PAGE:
Ten public bodies in Oklahoma were applauded this week for the transparency of their websites. A national nonprofit called Sunshine Review included the 10 in doling out its fourth annual Sunny Awards, which honor government entities “that make transparency a priority.” The Sunshine Review looked at more than 1,000 government websites and graded them against a 10-point checklist. In all, 247 received an award. Those in Oklahoma were: the cities of Broken Arrow, Enid, Owasso, Tulsa, Oklahoma City and Norman; Oklahoma, Tulsa and Wagoner counties, and Edmond Public Schools. Congratulations to the winners, and here's hoping they have more company from Oklahoma next year.
A big gulp of relief
Let's hear it for Milton Tingling! A justice on the New York Supreme Court, Tingling struck down New York City's proposed ban on large soft drinks. The idea was proposed last year by Mayor Michael Bloomberg and approved by the city's health board. It was to take effect this week, but Tingling said no in his Monday ruling. Among other things, he said the ban on drinks larger than 16 ounces was arbitrary in that it applied only to some sugary drinks and some places that sell them. “The loopholes in this rule effectively defeat the stated purpose of this rule,” said Tingling, a Democrat elected to his post in 2001. Bloomberg proposed the ban as a way to cut down on obesity; he vows to appeal. “One of the cases we will make,” he declared, “is that people are dying every day.” And only an expansion of the nanny state can prevent that, it seems.
Expansion of the nanny state is one argument used by those opposed to banning text-messaging while driving. If someone wants to text while driving, they say, it's their business. But when that person swerves into another lane while texting, his business becomes other peoples' business. Scores of studies point up the dangers of texting at the wheel — those who do so are 23 times more likely to get into an accident — but they didn't help to get a proposed ban out of the Oklahoma House of Representatives this session. Speaker T.W. Shannon says distracted driving is already against the law. He also questions whether such a ban would be enforceable. Why not let law enforcement, which supports a ban, deal with that issue? Thirty-nine states have outlawed texting while driving. Oklahoma should join them.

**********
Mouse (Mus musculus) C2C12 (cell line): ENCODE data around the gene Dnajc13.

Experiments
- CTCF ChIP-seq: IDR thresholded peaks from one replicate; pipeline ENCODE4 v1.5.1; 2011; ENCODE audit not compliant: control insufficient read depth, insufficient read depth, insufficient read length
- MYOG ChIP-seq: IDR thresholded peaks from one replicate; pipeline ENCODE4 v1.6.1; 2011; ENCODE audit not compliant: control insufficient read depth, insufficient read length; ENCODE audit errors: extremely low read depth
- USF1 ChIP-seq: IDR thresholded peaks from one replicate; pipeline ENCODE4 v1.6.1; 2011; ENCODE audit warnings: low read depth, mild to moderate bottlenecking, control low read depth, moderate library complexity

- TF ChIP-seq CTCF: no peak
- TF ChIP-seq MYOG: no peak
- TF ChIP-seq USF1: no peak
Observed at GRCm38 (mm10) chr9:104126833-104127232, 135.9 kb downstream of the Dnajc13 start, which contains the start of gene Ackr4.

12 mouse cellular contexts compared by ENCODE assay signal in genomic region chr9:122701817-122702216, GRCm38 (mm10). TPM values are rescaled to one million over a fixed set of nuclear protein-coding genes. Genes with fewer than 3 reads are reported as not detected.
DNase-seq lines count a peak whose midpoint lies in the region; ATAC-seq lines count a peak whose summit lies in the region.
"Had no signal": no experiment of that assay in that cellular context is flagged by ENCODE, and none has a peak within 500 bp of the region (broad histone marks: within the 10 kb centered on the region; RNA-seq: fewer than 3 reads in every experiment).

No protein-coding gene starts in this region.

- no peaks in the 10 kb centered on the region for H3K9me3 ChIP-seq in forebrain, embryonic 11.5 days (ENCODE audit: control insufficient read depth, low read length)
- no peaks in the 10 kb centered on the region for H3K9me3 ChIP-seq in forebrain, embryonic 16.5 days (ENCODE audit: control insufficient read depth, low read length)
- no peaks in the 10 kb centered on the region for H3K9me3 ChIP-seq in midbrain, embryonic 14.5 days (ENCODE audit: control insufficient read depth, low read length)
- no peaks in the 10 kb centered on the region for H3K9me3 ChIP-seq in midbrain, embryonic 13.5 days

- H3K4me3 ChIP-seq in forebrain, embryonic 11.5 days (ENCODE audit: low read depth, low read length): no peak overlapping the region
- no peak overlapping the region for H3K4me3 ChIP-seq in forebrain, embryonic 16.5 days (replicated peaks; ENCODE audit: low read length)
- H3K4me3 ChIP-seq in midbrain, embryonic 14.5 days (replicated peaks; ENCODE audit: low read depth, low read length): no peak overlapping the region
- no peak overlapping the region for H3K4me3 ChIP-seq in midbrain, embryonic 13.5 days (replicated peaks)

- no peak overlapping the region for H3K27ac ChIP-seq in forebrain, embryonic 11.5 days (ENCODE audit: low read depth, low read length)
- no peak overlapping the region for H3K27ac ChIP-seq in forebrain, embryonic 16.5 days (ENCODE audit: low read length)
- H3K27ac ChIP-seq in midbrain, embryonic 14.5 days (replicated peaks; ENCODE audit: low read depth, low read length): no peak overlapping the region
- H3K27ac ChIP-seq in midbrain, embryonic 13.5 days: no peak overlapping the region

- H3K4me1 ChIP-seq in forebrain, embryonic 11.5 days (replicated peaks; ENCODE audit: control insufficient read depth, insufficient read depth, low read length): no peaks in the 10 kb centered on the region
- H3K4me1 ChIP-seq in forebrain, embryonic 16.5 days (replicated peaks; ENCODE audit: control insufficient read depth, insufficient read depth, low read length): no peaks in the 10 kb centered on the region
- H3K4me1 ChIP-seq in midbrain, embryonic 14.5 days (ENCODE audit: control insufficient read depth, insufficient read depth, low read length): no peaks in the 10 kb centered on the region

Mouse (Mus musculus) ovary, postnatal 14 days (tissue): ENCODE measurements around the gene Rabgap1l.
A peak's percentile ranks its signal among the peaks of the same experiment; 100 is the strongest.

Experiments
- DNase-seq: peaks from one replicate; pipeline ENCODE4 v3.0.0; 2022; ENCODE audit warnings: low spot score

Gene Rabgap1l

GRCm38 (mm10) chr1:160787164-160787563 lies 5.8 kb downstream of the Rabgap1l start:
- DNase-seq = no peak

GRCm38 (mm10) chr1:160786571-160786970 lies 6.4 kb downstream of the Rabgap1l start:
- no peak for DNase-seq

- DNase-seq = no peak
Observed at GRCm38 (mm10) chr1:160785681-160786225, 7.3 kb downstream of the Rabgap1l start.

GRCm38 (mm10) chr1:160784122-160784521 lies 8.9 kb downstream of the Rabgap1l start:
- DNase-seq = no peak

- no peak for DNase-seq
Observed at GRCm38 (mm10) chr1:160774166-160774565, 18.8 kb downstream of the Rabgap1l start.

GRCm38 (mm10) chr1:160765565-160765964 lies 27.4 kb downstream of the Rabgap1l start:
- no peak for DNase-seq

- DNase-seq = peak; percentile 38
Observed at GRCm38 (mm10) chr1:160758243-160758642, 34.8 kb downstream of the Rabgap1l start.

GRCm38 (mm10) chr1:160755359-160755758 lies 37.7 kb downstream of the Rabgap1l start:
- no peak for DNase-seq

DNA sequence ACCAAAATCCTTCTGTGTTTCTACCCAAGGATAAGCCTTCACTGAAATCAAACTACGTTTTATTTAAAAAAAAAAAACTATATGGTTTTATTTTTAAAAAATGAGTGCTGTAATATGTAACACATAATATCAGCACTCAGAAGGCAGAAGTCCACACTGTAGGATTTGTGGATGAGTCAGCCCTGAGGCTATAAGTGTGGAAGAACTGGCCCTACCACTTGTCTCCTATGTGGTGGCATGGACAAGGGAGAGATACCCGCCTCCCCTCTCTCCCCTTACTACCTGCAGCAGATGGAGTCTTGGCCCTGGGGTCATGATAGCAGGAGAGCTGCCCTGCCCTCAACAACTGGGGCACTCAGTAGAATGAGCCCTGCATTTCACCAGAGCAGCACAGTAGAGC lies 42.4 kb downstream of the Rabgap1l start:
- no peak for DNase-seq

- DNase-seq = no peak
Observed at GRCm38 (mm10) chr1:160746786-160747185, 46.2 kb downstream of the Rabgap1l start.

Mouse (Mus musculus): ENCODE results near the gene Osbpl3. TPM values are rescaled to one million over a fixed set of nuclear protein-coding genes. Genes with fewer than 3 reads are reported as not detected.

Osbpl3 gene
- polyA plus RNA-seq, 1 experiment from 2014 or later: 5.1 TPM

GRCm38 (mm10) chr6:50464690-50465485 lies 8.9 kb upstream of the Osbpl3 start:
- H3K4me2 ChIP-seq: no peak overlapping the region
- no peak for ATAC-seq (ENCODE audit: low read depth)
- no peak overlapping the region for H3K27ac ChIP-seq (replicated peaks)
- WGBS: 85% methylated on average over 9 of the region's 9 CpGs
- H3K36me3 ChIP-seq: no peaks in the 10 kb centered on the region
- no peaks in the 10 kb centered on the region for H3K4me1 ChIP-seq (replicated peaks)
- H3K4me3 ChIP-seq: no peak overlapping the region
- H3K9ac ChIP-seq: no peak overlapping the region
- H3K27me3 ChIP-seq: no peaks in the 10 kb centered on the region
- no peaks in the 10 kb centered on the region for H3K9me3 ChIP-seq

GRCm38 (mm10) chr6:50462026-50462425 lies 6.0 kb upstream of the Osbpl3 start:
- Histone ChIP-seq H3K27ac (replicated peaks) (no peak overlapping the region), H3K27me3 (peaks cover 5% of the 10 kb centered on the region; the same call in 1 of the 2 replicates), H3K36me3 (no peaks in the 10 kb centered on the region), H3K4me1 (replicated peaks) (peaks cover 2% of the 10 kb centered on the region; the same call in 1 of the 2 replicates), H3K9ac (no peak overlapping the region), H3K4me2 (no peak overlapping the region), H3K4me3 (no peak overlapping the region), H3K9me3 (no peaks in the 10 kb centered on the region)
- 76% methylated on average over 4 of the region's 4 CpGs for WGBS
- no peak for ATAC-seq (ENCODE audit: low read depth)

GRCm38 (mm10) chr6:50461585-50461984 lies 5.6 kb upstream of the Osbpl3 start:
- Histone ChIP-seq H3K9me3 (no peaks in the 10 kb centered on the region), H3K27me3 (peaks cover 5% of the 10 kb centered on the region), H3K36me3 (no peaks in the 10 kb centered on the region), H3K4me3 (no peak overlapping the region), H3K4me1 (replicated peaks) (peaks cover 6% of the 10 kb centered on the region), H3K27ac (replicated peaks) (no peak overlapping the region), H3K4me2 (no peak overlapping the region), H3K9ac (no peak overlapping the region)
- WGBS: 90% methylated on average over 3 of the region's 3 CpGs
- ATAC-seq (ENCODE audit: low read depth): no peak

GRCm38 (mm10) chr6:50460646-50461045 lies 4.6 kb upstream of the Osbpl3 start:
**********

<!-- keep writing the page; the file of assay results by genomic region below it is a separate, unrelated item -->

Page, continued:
Workers' comp support
Workers' compensation reform is often viewed as an issue important to a sliver of Oklahoma's business community, but a source of indifference for most citizens. A new poll suggests this may no longer be the case. A SoonerPoll.com survey of likely Oklahoma voters showed 72.5 percent felt changes should be made to the current workers' compensation system with two-thirds believing the current system hurts Oklahoma businesses. Only 8.7 percent disagreed with a potential change to an administrative-based system. An outright majority of Democrats surveyed agreed that shifting to an administrative system could be beneficial. Because the poll was commissioned by the State Chamber Research Foundation, some will question its findings. But it's not unreasonable to think most Oklahomans, having lived their entire lives hearing of problems with the current work comp system, have concluded it's time to junk it. Lawmakers should take note.